Why Pender
July 7, 2014

World Cup Fever: What the “Beautiful Game” of Soccer Can Teach Us about Investing

Written by Felix Narhi

Don’t just do something, stand there.

Like many investors, we are always looking for insights into how we might improve our outcomes over time. By taking a multi-disciplinary approach and “thinking outside the box”, we sometimes get our inspiration from endeavors completely unrelated to the world of investing. Watching the World Cup reminded us of a study from a few years ago about the actions of goalkeepers on penalty kicks and surprisingly, it provides some helpful lessons for investors as well.

The beautiful game has certainly evolved and matured over time. Players have improved – running faster, shooting harder, passing more accurately and dribbling quicker. But at the same time, new defensive strategies have been added to contain them – offside traps, pressing, triangular passing etc. All of this has resulted in a dramatic drop in the number of goals scored in any given match. In 1890, the average game had 4.5 goals (by both teams together). Today, that has dropped to about 2.5 goals per game. The loss of two goals per game since the beginning of the 20th century and the trend towards a more defensive game makes every incremental goal that much more meaningful.

As such, a penalty kick, which has roughly an 80 per cent chance of resulting in a goal, can turn a match. When a penalty kick is taken, the ball travels at about 100 km per hour and reaches the net in less than 0.4 seconds, so goalkeepers must choose their action before the kick is taken as there is no time to adjust once the ball is on its way.  No wonder penalty shots are notoriously difficult to stop.

A few years ago, researchers1 looked into penalty kicks in order to find the optimal strategy for goalkeepers. They studied 311 penalty kicks in top leagues and championships worldwide. Roughly speaking, they found that the kicks were equally distributed with about one third of kicks to the left, center and right of the goal.  They also found that goalkeepers that decided to stay put saved 60% of the kicks aimed at the center, much higher than the percentage of saves made if he correctly guessed the direction of the ball and dove that way (less than 40%, which includes occasional saves of kicks directed at the centre but still saved after diving left or right).

Considering this save percentage and equal probability of the kick direction, the optimal strategy for goalkeepers is to actually stay in the centre of the goal. Yet, goalkeepers rarely do so. Their bias was clearly to act, jumping to the right or left about 94% of the time. Rationally speaking, this behaviour does not make sense. After all, these are professionals, paid and incentivized extremely well to save goals and win matches.  Why did they dive right or left most of the time when staying in the center more often would produce better results over time?

The curious researchers conducted a follow up survey to probe the mind-set of 32 top professional goalkeepers. They found that, in essence, goalies are psychologically biased for action. By diving left or right, the players reasoned that at least they were making an effort and would feel less regret than if they just stayed in the centre and then watched the goal being scored either side of them. In other words, their bias to act led to worse overall results, but they felt better about a poor outcome because at least they tried to do something. The lesson: When it comes to the actions of men, psychology and emotion tends to trump rationality.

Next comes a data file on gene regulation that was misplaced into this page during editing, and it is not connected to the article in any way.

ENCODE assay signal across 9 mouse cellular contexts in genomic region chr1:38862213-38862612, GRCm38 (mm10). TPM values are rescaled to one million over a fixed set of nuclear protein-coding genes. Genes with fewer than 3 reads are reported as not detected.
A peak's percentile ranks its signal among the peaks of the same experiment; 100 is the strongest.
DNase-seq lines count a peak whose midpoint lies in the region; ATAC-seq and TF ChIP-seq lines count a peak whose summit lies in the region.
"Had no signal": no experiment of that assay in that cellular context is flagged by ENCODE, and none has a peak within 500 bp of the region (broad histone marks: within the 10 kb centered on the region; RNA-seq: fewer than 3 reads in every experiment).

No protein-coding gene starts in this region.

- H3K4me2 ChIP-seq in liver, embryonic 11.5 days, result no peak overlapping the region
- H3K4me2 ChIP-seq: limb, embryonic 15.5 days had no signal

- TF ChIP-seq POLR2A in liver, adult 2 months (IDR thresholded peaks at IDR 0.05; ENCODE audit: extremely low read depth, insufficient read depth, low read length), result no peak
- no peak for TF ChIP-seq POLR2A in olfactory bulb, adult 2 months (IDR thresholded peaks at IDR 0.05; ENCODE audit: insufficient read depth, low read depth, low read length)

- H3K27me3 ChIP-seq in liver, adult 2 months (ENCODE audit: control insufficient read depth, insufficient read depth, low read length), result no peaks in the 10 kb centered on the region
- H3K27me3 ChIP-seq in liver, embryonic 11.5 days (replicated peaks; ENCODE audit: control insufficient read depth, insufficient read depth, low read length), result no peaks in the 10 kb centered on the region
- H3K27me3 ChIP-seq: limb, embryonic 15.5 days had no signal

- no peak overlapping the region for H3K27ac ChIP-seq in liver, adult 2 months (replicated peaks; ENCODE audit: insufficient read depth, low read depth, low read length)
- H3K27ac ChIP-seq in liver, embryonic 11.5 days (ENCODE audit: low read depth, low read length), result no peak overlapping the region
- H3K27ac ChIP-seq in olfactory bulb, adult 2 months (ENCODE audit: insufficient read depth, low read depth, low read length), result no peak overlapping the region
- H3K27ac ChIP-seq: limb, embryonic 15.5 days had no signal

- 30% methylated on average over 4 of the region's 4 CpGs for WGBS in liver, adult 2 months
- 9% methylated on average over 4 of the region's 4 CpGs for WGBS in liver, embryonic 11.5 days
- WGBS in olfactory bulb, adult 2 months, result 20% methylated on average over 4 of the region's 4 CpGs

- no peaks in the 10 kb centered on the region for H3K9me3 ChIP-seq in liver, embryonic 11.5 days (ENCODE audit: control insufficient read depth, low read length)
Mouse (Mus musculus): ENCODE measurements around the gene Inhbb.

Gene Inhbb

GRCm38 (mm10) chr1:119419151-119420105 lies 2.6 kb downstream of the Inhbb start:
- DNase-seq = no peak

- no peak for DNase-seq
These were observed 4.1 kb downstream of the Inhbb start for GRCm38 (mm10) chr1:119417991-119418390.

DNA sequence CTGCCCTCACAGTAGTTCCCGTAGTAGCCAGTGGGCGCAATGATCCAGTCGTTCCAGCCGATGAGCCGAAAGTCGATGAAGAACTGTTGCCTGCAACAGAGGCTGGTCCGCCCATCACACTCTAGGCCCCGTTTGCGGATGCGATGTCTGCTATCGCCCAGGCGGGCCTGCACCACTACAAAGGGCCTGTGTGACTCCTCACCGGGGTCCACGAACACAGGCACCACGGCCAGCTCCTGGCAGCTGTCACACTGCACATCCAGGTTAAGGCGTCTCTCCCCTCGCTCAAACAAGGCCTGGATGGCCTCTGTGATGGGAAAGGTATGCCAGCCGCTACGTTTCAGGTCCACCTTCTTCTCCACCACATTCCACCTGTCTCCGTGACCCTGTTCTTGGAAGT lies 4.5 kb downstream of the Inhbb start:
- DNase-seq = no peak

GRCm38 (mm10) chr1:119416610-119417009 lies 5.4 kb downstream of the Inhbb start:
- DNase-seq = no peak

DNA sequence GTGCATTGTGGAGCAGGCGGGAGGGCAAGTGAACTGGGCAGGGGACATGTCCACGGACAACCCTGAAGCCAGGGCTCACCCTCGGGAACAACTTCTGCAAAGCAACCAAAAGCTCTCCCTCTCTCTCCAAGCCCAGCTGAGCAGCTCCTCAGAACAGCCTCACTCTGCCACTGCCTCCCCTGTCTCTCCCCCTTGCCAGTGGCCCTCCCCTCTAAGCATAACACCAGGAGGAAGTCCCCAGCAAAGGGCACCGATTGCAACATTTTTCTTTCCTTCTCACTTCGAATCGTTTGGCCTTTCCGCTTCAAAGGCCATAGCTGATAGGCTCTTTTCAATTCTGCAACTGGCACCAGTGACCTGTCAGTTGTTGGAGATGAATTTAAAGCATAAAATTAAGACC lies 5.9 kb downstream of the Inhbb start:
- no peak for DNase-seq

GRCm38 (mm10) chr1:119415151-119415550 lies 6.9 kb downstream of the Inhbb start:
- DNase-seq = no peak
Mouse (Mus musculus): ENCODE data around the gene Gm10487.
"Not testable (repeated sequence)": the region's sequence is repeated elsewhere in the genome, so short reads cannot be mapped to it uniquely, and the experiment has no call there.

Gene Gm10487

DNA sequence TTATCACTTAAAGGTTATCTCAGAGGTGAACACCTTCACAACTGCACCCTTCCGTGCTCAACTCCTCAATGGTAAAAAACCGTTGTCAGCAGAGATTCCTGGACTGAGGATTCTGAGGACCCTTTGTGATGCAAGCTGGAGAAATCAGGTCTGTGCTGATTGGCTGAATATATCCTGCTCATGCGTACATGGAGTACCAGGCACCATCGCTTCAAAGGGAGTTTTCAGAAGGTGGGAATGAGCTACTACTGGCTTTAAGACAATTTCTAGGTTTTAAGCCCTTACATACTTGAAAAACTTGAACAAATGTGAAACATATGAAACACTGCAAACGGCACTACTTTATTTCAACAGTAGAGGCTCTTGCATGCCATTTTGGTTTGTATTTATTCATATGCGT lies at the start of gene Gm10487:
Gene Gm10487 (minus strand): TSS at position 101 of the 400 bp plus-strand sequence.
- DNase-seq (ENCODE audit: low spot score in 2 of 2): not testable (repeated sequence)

Herein lie some important parallels for investors. Numerous studies have shown that performance and portfolio turnover tends to be inversely correlated over time – patient investors tend to outperform the day trading types. Yet, just like the goalkeepers in the study, there is an almost irresistible urge for action when investing. Today’s increasingly “always on” world is only making matters worse. In the US, the average holding period of a stock on the New York Stock Exchange was about seven years in 1940. Now the average holding period globally is less than three months.

This is no argument for complacency. The world is constantly changing and companies are dynamic. Facts do change and one should be monitoring developments and taking action if warranted.  But just like the goalkeepers in the study, the bias for more action than is necessary will likely lead to subpar results. In order to be more successful, investors must be comfortable with being uncomfortable at times.

A recurring pattern in investing is the fact most participants tend to “buy high” when the news is favourable and “sell low” when conditions become more challenging. Often, their returns could have been higher if they just stayed put. But investors are human, just like goalkeepers, and when it comes to action, psychology overpowers rationality. How can investors combat this unhelpful behaviour? First, by appreciating and acknowledging this wealth destroying bias, and second, making a commitment to take less unnecessary action.

Watching the daily stock market action increases the urge to over trade – it is as if the market was shouting in your ear, “Don’t just stand there, do something!” Yet, most investors would probably improve the odds of success over time if they took the opposite approach. “Don’t just do something, stand there.” This is very counterintuitive. But in both goalkeeping and investing, the evidence shows that resisting the urge to “do something” more often increases the odds of success. So, as you watch the World Cup, look out for the goalie who has the courage to stay put instead of diving to save a penalty. I’ll be cheering for him and wondering if he’s also a great investor!

Felix Narhi, CFA

1     Action bias among elite soccer goalkeepers: The case of penalty kicks. http://pluto.mscc.huji.ac.il/~msiritov/BarEliAzarRitovKeidarSchein.pdf